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How Leopards get Their Spots Will Brennan How Zebras Get Their Stripes.

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Presentation on theme: "How Leopards get Their Spots Will Brennan How Zebras Get Their Stripes."— Presentation transcript:

1 How Leopards get Their Spots Will Brennan How Zebras Get Their Stripes

2 Spots and Stripes  Skin coloration is caused by melanin  What is the cause of specific patterns such as spots and stripes?

3 Modeling animals  Spot and stripe arrangement are random and distinct, yet share a definite pattern…  This led mathematicians to realize that there must be some way to model the phenomena

4 Models Emerge  Two models emerge: –One was developed by James Murray, and the other was developed by David Young  Both models both incorporate the same elements however: reaction- diffusion

5 Young Model  Young’s model is based off of cellular automata modeling  Young has 4 assumptions on his model: –There are two types of cells; colored(D) and uncolored(U) –The colored cells secrete 2 morphagens; an inhibitor(I) and an activator(A)

6 Diffusion of Morphagens  As the D cells release the A and I morphagens, they diffuse throughout the environment  Near the D cells, there is a higher concentration of A, but this is inverse with its distance from D

7 What’s it all mean?  Cell type is determined by the concentration of the morphagens in its area  If over a U cell, A>I then the cell will switch to a D and start producing morphagens  Conversely, if over a D cell, I>A, then it will change to a U

8 How does this explain the patterns?  if AD - w*ID > 0 set the central cell to D,  if AD - w*ID < 0 set the central cell to U  if AD - w*ID = 0 leave the central cell unchanged.

9 Model in Action  Young's model Young's model  The shape of the patterns can then be changed by inputting different variables for the area of the model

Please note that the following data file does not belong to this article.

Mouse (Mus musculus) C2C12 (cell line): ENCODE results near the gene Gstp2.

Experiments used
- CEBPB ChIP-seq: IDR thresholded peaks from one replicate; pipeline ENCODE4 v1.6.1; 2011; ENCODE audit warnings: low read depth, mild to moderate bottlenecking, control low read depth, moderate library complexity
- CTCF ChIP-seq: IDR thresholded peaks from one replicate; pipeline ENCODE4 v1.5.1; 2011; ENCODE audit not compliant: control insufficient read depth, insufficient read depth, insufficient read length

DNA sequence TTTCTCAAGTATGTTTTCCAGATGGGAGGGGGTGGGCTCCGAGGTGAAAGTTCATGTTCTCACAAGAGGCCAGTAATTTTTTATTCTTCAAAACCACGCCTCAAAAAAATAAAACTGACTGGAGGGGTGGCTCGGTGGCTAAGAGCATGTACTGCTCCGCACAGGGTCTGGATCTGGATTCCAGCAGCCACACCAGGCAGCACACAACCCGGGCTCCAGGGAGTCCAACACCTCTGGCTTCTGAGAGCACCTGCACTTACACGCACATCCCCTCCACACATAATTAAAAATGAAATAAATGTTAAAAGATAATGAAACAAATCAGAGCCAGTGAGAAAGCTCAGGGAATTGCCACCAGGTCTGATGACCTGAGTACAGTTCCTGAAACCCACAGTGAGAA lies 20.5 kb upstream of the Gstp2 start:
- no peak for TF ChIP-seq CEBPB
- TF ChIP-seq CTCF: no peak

10 Murray’s model  Also based on reaction-diffusion, but concentrated on the rate of diffusion as opposed to concentration  Also had two chemicals; an inhibitor and an activator working on the cells

11 Speed is of the essence  The chemicals work at different speeds; –The activator is slower –While the inhibitor is faster  This disparity in speed allows the inhibitor to surround the activator during diffusion, causing a spot.

12 An Analogy  Forest Fires mimic this same dynamic  Fires burn first, but diffuse slowly.  Firefighters respond, spraying untouched trees surrounding the fire with anti- inflammatory chemicals, containing the fire in Spots

13 Theory in action  By changing the rate of diffusion then, the pattern will be different.  Murray also found as Young did that shape plays a role in the development of the pattern

14 Spots vs Stripes  Since spotted leopards and striped tigers are about the same adult size, he concluded that it must happen during development  i.e. the zebra resembles a long thin pencil like shape during development, resulting in its stripes

15 Harmony  Although Murray and Young used slightly different methods to model the formation of spots and stripes, they both agreed that it can be solved through mathematical modeling

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